Tuesday, June 05, 2018
Re Mark Graber's hypothetical
Key to understanding Mark's hypo, I think, is the assumption that the successor to the murderous VP, if displaced, would necessarily be the Speaker of the House from the opposition party. That's certainly true if one accepts the constitutionality of the Succession in Office Act. But Akhil and Vikram Amar have cogently argued that the Act is in fact unconstitutional inasmuch as the Constitution requires that the Congress designate an "officer" of the U.S. to succeed to a vacant presidency, and members of Congress are simply not such "officers." Ditto, of course, with the President pro Tem of the Senate, who's next in line. So, given the unconstitutionality of the present Act, the successor to the murderer would be from his/her own party, i.e., the Secretary of State (assuming natural-born citizenship). There is another solution to Mark's conundrum, which is to repeal the current Succession in Office Act, which is terrible policy even if one disagrees with the Amars and believes that it is unconstitutional. (As we know, a lot of terrible things can be perfectly constitutional.) Besides the possibility of a transfer of party leadership without an election, there is, at least as importantly, no reason whatsoever to believe the the Speaker (and, even more, the geriatric President pro Tem) have the skill set required of a President even in the best of times, let alone the national trauma described by Mark's hypo (or even more moderate hypos). And making the Speaker President also assures that the country would be faced with a potential struggle over succession to that office at a time of national trauma. One might imagine that one could get bipartisan agreement that the current Act, passed only in 1947, is a bad idea and should be replaced with one of its predecessor acts that placed succession in the Cabinet. Or, as I increasingly believe to be desirable, we might get rid of the presidency entirely and instead adopt a parliamentary system (at my constitutional convention). But it is a sign of the craziness of our present system that Mark's hypothetical gains some purchase, because one can altogether easily imagine the kind of partisanship that would prefer keeping a murderer in office rather than give the reins of power to the other party.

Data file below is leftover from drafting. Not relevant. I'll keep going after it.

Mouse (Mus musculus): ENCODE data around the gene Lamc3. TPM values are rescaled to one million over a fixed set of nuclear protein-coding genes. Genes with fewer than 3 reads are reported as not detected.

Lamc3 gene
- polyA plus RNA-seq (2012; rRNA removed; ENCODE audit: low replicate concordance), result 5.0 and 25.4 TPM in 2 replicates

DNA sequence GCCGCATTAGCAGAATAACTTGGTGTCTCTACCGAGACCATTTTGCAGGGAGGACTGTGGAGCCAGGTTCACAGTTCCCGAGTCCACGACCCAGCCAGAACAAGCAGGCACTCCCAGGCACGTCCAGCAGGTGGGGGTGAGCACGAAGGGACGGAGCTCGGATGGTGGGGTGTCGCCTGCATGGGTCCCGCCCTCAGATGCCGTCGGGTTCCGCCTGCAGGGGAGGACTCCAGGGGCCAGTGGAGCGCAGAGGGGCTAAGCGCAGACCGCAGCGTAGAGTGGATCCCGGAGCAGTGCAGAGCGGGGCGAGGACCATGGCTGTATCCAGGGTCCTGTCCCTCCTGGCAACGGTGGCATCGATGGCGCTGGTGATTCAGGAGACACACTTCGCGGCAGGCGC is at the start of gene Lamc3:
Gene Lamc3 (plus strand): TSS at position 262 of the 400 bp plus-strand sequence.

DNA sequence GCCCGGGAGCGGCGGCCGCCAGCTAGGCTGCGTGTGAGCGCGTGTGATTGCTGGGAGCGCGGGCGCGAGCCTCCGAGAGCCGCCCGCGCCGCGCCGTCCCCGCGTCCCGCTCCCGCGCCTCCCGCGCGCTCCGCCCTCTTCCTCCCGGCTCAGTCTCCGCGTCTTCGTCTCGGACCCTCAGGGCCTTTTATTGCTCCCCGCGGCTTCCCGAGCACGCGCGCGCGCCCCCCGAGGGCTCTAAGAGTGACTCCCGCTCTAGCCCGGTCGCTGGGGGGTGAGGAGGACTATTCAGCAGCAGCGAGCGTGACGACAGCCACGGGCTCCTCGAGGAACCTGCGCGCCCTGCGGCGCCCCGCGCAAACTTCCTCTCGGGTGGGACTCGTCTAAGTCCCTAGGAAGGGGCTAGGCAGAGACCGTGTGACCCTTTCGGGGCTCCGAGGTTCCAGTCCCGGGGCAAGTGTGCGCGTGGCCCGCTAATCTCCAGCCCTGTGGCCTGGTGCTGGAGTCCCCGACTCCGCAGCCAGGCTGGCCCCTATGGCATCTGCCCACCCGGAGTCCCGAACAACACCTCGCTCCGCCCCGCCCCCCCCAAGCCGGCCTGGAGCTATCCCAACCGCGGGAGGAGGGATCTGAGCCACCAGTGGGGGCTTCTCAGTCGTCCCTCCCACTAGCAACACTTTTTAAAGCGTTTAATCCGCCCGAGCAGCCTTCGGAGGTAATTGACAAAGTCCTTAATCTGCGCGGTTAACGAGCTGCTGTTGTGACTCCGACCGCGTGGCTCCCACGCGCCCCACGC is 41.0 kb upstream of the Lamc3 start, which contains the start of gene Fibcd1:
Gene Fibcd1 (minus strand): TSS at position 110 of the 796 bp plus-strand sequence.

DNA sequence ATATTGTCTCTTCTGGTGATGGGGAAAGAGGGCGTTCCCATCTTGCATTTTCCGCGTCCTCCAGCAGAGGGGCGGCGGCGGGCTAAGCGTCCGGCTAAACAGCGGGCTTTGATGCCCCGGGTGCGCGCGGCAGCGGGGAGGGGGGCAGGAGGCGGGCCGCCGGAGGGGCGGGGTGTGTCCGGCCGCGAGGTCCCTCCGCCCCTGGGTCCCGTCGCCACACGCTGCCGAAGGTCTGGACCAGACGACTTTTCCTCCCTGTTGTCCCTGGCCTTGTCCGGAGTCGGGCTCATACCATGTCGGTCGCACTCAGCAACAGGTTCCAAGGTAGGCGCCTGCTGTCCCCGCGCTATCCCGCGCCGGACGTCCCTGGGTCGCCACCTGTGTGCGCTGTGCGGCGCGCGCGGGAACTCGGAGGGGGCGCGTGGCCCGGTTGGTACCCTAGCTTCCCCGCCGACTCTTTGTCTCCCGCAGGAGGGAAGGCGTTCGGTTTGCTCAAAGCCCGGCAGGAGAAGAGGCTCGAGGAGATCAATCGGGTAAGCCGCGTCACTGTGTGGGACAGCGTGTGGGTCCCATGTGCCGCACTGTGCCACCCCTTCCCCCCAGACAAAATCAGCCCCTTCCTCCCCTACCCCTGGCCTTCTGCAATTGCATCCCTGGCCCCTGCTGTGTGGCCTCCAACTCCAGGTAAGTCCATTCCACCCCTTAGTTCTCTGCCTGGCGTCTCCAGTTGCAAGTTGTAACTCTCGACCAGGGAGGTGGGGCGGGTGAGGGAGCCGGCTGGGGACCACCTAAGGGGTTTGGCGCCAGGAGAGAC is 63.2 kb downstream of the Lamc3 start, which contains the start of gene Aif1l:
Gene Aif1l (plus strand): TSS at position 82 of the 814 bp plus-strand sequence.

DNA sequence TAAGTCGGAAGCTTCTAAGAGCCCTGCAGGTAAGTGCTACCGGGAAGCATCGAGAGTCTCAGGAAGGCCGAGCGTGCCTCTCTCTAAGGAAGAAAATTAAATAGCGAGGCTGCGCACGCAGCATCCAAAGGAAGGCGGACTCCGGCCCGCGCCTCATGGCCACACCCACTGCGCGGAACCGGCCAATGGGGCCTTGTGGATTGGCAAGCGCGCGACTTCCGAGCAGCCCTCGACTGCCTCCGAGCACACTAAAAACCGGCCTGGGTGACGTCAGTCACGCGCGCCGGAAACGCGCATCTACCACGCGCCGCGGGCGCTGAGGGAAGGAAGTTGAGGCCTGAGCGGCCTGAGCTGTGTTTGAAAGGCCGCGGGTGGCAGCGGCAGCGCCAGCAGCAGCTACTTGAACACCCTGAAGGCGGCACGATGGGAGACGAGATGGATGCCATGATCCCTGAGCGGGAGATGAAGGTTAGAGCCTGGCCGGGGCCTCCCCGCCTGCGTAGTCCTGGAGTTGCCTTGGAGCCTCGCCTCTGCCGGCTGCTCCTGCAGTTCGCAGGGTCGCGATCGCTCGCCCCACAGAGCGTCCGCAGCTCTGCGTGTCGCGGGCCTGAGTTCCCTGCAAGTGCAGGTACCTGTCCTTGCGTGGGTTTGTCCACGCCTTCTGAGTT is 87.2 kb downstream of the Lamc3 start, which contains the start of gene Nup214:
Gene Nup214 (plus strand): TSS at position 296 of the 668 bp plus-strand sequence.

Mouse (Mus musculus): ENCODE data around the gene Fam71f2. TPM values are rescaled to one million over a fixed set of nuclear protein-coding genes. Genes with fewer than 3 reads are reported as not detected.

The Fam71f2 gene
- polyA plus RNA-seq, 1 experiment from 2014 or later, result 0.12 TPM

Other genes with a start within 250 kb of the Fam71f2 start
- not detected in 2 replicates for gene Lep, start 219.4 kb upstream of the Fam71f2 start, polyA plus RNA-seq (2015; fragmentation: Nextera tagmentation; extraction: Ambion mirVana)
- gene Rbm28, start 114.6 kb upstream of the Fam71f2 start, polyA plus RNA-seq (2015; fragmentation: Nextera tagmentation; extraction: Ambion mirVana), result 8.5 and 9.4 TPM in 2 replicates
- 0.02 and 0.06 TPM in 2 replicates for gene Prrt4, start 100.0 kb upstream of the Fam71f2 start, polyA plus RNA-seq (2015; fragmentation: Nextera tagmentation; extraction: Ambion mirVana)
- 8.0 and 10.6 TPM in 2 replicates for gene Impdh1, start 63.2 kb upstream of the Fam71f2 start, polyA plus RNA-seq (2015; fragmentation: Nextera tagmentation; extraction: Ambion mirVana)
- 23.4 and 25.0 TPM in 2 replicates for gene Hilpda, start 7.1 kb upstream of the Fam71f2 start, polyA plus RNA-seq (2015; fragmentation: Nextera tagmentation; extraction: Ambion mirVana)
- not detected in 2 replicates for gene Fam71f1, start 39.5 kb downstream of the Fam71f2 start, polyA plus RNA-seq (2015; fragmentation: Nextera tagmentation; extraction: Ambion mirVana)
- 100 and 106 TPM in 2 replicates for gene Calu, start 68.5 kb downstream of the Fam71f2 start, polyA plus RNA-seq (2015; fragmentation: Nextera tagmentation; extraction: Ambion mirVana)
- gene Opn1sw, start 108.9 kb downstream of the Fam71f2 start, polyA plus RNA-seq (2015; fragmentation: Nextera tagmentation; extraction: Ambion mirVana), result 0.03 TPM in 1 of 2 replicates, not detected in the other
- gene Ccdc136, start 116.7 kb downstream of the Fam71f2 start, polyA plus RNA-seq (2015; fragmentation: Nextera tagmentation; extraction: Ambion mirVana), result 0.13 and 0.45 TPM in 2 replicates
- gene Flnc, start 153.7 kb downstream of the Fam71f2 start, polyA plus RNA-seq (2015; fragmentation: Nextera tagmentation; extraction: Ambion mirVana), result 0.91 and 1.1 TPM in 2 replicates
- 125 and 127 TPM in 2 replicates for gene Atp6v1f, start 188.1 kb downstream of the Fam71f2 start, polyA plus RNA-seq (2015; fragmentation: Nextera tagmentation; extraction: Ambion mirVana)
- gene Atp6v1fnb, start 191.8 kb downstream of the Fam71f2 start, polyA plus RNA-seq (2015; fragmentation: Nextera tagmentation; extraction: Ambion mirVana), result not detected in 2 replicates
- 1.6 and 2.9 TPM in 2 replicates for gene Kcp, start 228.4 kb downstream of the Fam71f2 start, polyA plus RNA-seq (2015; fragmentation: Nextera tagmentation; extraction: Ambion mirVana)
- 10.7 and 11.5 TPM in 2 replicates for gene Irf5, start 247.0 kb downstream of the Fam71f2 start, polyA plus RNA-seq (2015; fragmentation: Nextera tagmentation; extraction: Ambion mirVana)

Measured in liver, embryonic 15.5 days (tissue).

"But it is a sign of the craziness of our present system that Mark's hypothetical gains some purchase, because one can altogether easily imagine the kind of partisanship that would prefer keeping a murderer in office rather than give the reins of power to the other party."
As I pointed out to Mark, it's important to remember that the products of your imagination inform you about yourself, not about other people.